FARMINGTON — Selectmen unanimously voted Tuesday night to contract for tax assessment services after the in-house assessor retires at the end of the year.

After the vote, Chairman Ryan Morgan said that the next step will be to review the four companies that sent proposals detailing their services and decide who to contract with.

Town officials have been considering for the past several months whether to seek an outside contractor for property tax assessment now performed by outgoing assessor Mark Caldwell, weighing whether they could save money but might also lose services.

The town spends $126,604 for the assessing department, and according to the contractor proposals, the town could save $20,000 to $38,000 annually by using a third party for assessing, a subcommittee concluded. The town still will have office expenses and continue to pay a part-time assessor in the department along with a contractor. The town manager said previously that savings would be incurred mostly by not having to pay benefits for a full-time assessor.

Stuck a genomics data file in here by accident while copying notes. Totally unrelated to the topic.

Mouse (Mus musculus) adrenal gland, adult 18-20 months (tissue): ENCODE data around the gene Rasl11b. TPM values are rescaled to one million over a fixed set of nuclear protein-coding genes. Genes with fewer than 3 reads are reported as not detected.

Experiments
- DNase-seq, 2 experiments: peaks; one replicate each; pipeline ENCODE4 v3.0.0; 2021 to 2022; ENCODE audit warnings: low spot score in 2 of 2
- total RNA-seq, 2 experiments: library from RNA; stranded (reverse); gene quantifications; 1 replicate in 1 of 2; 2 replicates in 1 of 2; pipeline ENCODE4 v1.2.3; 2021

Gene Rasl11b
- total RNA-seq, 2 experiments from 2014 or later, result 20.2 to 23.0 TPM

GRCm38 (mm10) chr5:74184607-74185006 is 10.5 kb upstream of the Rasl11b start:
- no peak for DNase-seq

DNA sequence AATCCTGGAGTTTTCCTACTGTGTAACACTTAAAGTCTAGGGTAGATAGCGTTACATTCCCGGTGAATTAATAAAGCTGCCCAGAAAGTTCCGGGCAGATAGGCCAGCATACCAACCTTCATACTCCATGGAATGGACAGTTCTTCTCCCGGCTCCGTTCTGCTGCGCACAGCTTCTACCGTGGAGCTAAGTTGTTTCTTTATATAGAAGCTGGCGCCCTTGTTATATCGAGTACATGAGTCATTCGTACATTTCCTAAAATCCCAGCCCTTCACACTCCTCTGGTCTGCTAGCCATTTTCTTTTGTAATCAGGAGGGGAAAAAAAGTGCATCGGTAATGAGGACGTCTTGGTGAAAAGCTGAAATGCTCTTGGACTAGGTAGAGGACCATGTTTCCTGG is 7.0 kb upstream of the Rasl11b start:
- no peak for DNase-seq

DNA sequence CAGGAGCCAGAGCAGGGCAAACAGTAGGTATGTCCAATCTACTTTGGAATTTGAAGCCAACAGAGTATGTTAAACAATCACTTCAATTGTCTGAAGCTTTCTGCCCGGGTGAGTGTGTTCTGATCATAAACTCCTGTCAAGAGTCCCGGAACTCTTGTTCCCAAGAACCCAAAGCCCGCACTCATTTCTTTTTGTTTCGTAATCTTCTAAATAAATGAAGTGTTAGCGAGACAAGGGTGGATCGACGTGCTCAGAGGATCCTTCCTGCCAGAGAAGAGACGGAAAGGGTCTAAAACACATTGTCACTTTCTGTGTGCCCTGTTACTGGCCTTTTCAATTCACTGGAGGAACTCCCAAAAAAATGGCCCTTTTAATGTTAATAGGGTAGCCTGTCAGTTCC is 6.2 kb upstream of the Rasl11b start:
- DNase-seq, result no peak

Estimates for the cost of using different companies to perform assessing services under contract to the town ranged from $45,000 to $61,000.

The cheapest contract proposed doing the assessing work for about 1,000 fewer hours than an in-house assessor and for $38,000 less, said Dennis O’Neil, a resident who sat on the subcommittee.

“We’re saving money, but at a cost of time normally used to do the job,” O’Neil said.

Selectmen have debated over the last few months how to compare contracting services when each town has different demographics and uses its tax assessor for different sets of responsibilities. The subcommittee that reviewed proposals noted that most contractors worked with towns smaller than Farmington with less property to assess.

“Communities our size and larger aren’t doing this,” O’Neil said.

Selectman Michael Fogg, who sat on the subcommittee, said while change “makes people a little shaky,” he felt an outside party could serve effectively as assessor.

“I didn’t find anything that would scare me away from having a contracted assessor for the town,” Fogg said.

Selectman Josh Bell said he also felt confident the contractors could do the job, and he added that while the town does not have a guarantee that the contractor will be sufficient, they also do not have a guarantee that they could hire a suitable in-house assessor. He said as businesses, they have an incentive to do the job as proposed to avoid losing the town as a customer.

“I felt confident that they would be able to do the job,” he said.

Kaitlin Schroeder — 861-9252

[email protected]

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